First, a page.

Share story

EGYPTIAN General Abdel Fattah el-Sissi need no longer hold his breath in Cairo. Not only did Egyptians just overwhelmingly approve a heavily revised version of the December 2012 Constitution, but Egypt’s Supreme Council of the Armed Forces just gave Sisi the green light to run for president.

This is bad news for the Muslim Brotherhood and other dissenters who have been violently repressed since the overthrow of former President Mohammed Morsi last summer. Some of them have launched attacks on military and civilian targets in recent days, which some fear is the beginning of an Islamic insurgency and civil war.

As bleak as all of this sounds, Egyptian democracy should not be written off just yet. Last week marked the third anniversary of the Tahrir Square revolt in Egypt.

Unsurprisingly, the new constitution favors the military while defanging Islamists. It bans religious parties, foremost the Muslim Brotherhood, from political life. While the military retains the authority to try civilians in military courts, it has a veto over the choice of defense minister for the first two presidential terms.

This differs fundamentally from recent political developments next door, in Tunisia. There, a government dominated by Islamists reached a compromise with both the military and secular groups in a constituent assembly to enshrine the pre-eminence of Islam while still respecting civil rights and liberties.

A host of observers have drawn the conclusion that democracy is therefore set to flourish in Tunisia while it is simultaneously being stamped out in Egypt. While democracy is not a foregone conclusion in Tunisia, nor is it condemned to death in Egypt.

Over the last two centuries, only 29 percent of new democracies were founded with a constitution that they drafted themselves or inherited from a past episode of democratic rule in their country. Classic examples include Switzerland and France. A total of 71 percent of new democracies — including Egypt if the transition goes through — inherited a constitution that was designed under dictatorship and where outgoing elites dominated the transition process.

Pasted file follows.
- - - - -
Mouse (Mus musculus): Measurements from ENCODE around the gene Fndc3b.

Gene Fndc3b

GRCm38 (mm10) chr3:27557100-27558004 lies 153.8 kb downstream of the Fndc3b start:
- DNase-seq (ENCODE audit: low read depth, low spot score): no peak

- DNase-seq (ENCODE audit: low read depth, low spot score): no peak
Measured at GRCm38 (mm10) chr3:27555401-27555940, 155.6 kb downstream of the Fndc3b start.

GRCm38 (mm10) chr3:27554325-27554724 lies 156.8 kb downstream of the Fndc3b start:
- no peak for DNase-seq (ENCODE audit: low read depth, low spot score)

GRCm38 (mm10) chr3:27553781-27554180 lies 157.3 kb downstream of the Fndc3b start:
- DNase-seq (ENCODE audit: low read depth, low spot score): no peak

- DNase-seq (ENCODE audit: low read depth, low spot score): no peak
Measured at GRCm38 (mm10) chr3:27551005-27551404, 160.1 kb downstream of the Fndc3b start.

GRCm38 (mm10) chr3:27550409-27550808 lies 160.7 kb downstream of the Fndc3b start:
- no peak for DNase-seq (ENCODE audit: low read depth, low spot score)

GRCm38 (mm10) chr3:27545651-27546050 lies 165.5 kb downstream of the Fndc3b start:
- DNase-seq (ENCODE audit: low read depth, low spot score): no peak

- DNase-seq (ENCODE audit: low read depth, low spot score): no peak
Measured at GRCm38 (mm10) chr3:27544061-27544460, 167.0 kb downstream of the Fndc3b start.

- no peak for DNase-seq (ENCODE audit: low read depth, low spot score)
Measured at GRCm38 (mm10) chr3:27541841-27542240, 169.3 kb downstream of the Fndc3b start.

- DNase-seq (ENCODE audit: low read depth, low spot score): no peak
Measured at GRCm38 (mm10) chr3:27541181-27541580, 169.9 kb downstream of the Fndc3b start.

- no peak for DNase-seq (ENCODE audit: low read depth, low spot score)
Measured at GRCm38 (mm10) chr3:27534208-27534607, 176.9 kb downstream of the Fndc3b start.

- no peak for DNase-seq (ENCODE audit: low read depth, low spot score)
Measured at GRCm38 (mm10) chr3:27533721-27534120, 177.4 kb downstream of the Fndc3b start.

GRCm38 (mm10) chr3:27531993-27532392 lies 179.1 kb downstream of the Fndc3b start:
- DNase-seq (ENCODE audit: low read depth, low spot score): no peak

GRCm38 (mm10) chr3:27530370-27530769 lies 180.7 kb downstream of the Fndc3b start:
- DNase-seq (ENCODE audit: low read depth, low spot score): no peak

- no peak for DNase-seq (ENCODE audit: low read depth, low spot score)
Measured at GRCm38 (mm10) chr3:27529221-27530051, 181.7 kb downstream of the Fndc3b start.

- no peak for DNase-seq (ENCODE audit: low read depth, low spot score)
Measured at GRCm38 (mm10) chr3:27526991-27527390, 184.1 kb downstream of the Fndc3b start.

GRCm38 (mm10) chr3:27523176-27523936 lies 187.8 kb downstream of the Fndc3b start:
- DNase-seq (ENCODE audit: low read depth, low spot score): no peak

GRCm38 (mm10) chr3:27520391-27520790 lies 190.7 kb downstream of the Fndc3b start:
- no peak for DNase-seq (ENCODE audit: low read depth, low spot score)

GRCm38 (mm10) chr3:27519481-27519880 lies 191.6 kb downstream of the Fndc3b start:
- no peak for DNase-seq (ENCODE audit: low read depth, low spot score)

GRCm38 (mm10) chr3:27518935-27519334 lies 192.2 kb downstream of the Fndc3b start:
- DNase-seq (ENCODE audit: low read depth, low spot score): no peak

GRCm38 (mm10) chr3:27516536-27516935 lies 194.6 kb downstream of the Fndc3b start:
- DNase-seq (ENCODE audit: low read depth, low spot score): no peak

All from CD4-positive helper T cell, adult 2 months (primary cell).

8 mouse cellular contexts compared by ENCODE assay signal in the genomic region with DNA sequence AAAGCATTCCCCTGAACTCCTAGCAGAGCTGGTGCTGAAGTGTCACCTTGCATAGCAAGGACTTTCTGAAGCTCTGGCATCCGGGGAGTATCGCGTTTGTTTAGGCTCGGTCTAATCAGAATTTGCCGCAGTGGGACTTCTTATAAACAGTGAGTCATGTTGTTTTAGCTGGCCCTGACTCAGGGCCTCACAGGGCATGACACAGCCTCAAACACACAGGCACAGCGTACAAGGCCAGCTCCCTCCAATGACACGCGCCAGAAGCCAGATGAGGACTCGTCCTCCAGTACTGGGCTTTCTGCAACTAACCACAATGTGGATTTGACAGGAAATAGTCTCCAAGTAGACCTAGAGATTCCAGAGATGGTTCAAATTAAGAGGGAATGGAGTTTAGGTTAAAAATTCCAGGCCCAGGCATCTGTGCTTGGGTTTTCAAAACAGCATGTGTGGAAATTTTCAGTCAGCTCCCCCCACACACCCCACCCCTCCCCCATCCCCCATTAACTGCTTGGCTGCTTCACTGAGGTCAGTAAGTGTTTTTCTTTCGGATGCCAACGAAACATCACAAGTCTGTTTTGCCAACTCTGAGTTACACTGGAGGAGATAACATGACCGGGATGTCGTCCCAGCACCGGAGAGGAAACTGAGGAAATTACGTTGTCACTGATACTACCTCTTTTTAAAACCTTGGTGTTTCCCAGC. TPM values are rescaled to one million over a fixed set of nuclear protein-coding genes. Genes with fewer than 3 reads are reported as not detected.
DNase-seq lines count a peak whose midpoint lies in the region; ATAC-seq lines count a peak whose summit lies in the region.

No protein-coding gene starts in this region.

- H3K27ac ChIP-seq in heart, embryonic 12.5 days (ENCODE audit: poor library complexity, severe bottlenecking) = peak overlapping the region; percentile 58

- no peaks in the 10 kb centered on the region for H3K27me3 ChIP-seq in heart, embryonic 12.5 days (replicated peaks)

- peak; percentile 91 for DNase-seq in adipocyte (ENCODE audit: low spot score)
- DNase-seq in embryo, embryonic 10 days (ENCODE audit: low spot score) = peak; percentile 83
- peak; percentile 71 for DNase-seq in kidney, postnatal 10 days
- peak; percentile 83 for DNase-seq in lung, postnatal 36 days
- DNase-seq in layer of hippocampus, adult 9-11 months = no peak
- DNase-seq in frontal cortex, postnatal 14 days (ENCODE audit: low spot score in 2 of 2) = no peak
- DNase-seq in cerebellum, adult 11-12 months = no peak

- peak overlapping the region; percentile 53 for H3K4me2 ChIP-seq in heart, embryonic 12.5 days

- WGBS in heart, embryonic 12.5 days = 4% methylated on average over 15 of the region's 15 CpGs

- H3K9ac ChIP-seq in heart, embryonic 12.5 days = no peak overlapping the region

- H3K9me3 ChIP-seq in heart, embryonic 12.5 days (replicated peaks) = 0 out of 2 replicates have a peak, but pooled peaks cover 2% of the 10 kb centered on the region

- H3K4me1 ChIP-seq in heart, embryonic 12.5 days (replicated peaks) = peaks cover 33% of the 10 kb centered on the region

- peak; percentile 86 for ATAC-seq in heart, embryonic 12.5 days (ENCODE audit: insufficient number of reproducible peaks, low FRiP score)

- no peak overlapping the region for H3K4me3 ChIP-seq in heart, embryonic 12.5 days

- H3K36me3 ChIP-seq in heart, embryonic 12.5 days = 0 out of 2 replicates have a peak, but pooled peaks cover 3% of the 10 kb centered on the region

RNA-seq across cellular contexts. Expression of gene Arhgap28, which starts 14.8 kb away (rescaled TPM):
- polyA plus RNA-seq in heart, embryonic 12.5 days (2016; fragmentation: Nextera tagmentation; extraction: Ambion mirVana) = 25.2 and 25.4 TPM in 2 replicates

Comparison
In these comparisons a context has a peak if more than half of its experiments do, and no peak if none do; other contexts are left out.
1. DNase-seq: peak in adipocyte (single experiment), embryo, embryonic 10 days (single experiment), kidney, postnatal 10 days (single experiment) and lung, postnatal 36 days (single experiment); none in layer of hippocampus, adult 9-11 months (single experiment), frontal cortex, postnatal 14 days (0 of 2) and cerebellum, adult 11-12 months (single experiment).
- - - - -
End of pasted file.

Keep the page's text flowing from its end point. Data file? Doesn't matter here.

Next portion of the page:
Egypt might therefore end up looking like many of Latin America’s Cold War so-called democracies. The armed forces have vowed to continue to repress the Muslim Brotherhood and radical Islamic groups after relinquishing rule, much like the leftist parties and movements that were officially banned and persecuted after long spells of military rule in Brazil, Guatemala, Chile and Argentina.

Furthermore, in many of these countries, former military rulers dissolved military juntas only to subsequently run for office as civilians and rebrand themselves as democratic politicians. Similarly in Egypt, General Sissi is widely expected to run for president and is forecast to win office.

Egypt’s future is not necessarily dark, however. Many democracies that never had a hand in writing their own constitution are politically and economically stable. Indeed, the democracies that are most resilient are those that inherit constitutions from their autocratic predecessors. Of all democracies that have been overturned by authoritarianism, 58 percent had constitutions that were codified under democracy and 42 percent had constitutions forged under dictatorship.

A new democracy can also discard or seriously modify a constitution inherited from the military or outgoing autocratic elites. Since 1950, 31 percent (a total of 19) of the countries that democratized with autocratic constitutions subsequently shed their inherited constitutions for new social contracts.

The prospects for Egyptian democracy are not necessarily as pessimistic as some analysts fear. The seed of democracy often requires time to grow.

To take an extreme example, England’s 1688 Glorious Revolution set the stage for gradual expansions of the franchise that ultimately led to universal suffrage in 1928.

A skeptic might balk at the suggestion that Egypt might culminate in a representative liberal democracy. Yet a case such as Turkey, which 100 years ago was the seat of the last Islamic Caliphate, proves that this is not so far-fetched. If the Egyptian government is to better represent its citizens in the future, much constitutional reform still awaits.

Michael Albertus is assistant professor of political science at University of Chicago. Victor Menaldo is assistant professor of political science at University of Washington.